Digital Magazine: December 16, 2018

Maersk seeks to be carbon neutral by 2050

Container carrier says “carbon neutral vessels must be commercially viable by 2030” to achieve its goal.

   Maersk said this week it seeks to become carbon neutral by 2050.
   “To achieve this goal, carbon neutral vessels must be commercially viable by 2030, and an acceleration in new innovations and adaption of new technology is required,” said the world’s largest container carrier. “Climate is one of the most important issues in the world, and carrying around 80 percent of global trade, the shipping industry is vital to finding solutions.”

Maersk seeks to be carbon neutral by 2050

Container carrier says “carbon neutral vessels must be commercially viable by 2030” to achieve its goal.

Maersk seeks to be carbon neutral by 2050

Container carrier says “carbon neutral vessels must be commercially viable by 2030” to achieve its goal.

 
Continued from previous page
   Maersk said this week it seeks to become carbon neutral by 2050.
   “To achieve this goal, carbon neutral vessels must be commercially viable by 2030, and an acceleration in new innovations and adaption of new technology is required,” said the world’s largest container carrier. “Climate is one of the most important issues in the world, and carrying around 80 percent of global trade, the shipping industry is vital to finding solutions.”
   The company made its statement at COP 24 — the 24th Conference of the Parties to the United Nations Framework Convention on Climate Change taking place in Katowice, Poland this week.
   Maersk said it has reduced CO2 emissions by using 46 percent less fuel to move a container the same distance than it did in 2007 and that is approximately 9 percent better than the industry average.
   “As world trade and thereby shipping volumes will continue to grow, efficiency improvements on the current fossil-based technology can only keep shipping emissions at current levels but not reduce them significantly or eliminate them,” it said.
   “The only possible way to achieve the so-much-needed decarbonization in our industry is by fully transforming to new carbon neutral fuels and supply chains,” says Søren Toft, chief operating officer at A.P. Moller - Maersk.
   Ole Graa Pedersen, head of fleet technology at Maersk, said, “The challenge of reaching carbon neutrality is on one level a business and societal imperative that must be met whilst at the same time an invitation to collaborate in innovative ways to deliver solutions we cannot yet envisage. It is very important at this stage not to rule out any solutions. There are several promising technologies at various stages of development. We are already exploring the potential universe of fossil and non-fossil fuels as the solution may come from a breakthrough fuel or from a mixture of a number of solutions and pathways.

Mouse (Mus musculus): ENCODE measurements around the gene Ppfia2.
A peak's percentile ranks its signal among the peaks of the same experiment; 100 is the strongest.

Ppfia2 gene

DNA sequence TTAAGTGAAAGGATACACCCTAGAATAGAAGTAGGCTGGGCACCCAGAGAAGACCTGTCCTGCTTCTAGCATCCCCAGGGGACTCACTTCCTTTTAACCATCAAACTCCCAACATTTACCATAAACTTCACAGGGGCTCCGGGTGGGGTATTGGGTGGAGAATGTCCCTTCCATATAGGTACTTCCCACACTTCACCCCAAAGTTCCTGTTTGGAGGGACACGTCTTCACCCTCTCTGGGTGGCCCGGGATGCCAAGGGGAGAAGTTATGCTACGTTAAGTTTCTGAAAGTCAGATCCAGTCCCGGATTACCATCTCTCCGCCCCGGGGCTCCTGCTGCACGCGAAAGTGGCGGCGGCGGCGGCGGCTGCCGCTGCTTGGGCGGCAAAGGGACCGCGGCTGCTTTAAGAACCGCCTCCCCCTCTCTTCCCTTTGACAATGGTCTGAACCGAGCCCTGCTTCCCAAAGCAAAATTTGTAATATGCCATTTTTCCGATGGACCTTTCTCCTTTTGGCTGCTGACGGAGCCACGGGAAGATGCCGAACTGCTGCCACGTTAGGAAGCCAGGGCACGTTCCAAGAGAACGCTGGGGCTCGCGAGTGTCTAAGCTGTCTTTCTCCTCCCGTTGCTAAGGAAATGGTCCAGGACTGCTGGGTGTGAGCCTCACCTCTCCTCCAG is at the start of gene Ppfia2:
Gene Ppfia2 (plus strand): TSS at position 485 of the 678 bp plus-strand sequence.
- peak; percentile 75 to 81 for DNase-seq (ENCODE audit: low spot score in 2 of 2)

“There have been a lot of advancements in green energy over the past decade. Maersk is putting its efforts towards finding solutions specific to maritime transport, as it requires different solutions than automotive, rail and aviation. We need to take a step towards low-carbon drop-in fuels and move towards carbon neutral solutions through different technology and vessel systems,” said Pedersen. “We will have stringent checks and balances in place to ensure that the biofuels are sustainably harvested and produced, with a specific focus on second- and third-generation biofuels that do not compete with global food supply. Solutions will come with benefits and challenges to be overcome and only by actively partnering, collaborating and undertaking research and development will we know which ones will win out. Some solutions we have piloted or are in progress of planning pilots for others we are closely following research developments.”
   The company noted becoming carbon neutral is a steep challenge for the shipping industry.
   “The yet-to-come electric truck is expected to be able to carry a maximum of two TEU and is projected to run 800 kilometers per charging. In comparison, a container vessel carrying thousands of TEU sailing from Panama to Rotterdam makes around 8,800 kilometers. With short battery durability and no charging points along the route, innovative developments are imperative.
   “The next five to 10 years are going to be crucial. We will invest significant resources for innovation and fleet technology to improve the technical and financial viability of decarbonized solutions. Over the last four years, we have invested around $1 billion and engaged 50-plus engineers each year in developing and deploying energy efficient solutions. Going forward we cannot do this alone,” said Toft.
   “Research and development is key to take the industry away from today’s fossil based technology and by setting this ambitious target, Maersk hopes to generate a pull towards researchers, technology developers, investors, cargo owners and legislators that will activate strong industry involvement, co-development and sponsorship of sustainable solutions that we are yet to see in the maritime industry,” the company added.
The USPS is on an unsustainable financial path which poses significant financial risk to American taxpayers. 
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